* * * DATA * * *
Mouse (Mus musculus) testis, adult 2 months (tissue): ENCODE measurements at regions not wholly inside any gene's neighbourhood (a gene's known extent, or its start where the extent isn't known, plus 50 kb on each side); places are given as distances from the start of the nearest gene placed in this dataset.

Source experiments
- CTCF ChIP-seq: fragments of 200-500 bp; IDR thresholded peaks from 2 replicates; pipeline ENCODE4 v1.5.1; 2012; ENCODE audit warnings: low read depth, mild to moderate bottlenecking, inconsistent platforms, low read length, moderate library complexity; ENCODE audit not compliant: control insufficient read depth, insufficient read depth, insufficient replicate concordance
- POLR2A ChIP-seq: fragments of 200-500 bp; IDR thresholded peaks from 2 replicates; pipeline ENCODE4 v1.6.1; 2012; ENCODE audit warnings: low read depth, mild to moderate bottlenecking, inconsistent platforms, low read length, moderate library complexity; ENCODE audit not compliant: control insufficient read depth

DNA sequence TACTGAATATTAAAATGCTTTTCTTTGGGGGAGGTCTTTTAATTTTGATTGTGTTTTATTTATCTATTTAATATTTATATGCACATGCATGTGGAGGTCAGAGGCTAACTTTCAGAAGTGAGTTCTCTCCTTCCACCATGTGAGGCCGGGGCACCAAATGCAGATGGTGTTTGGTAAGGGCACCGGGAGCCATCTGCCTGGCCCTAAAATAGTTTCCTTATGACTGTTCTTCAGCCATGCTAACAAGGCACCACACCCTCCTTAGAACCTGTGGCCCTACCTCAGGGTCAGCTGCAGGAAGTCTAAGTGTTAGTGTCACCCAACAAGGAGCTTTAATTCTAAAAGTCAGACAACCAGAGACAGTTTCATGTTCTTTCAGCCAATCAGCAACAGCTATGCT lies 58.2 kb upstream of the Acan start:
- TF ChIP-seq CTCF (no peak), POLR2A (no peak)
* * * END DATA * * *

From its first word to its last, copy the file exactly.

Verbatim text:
Mouse (Mus musculus) testis, adult 2 months (tissue): ENCODE measurements at regions not wholly inside any gene's neighbourhood (a gene's known extent, or its start where the extent isn't known, plus 50 kb on each side); places are given as distances from the start of the nearest gene placed in this dataset.

Source experiments
- CTCF ChIP-seq: fragments of 200-500 bp; IDR thresholded peaks from 2 replicates; pipeline ENCODE4 v1.5.1; 2012; ENCODE audit warnings: low read depth, mild to moderate bottlenecking, inconsistent platforms, low read length, moderate library complexity; ENCODE audit not compliant: control insufficient read depth, insufficient read depth, insufficient replicate concordance
- POLR2A ChIP-seq: fragments of 200-500 bp; IDR thresholded peaks from 2 replicates; pipeline ENCODE4 v1.6.1; 2012; ENCODE audit warnings: low read depth, mild to moderate bottlenecking, inconsistent platforms, low read length, moderate library complexity; ENCODE audit not compliant: control insufficient read depth

DNA sequence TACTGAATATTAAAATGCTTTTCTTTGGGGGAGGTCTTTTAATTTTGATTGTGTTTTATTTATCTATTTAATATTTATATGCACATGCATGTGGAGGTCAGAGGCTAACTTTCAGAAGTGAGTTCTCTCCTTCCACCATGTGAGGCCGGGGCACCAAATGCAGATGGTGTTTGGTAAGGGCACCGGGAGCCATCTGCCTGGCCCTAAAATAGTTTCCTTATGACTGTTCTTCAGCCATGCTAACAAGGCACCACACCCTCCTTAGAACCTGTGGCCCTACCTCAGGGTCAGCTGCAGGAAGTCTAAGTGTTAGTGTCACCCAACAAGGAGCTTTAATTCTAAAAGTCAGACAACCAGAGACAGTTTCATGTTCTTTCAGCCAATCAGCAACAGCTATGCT lies 58.2 kb upstream of the Acan start:
- TF ChIP-seq CTCF (no peak), POLR2A (no peak)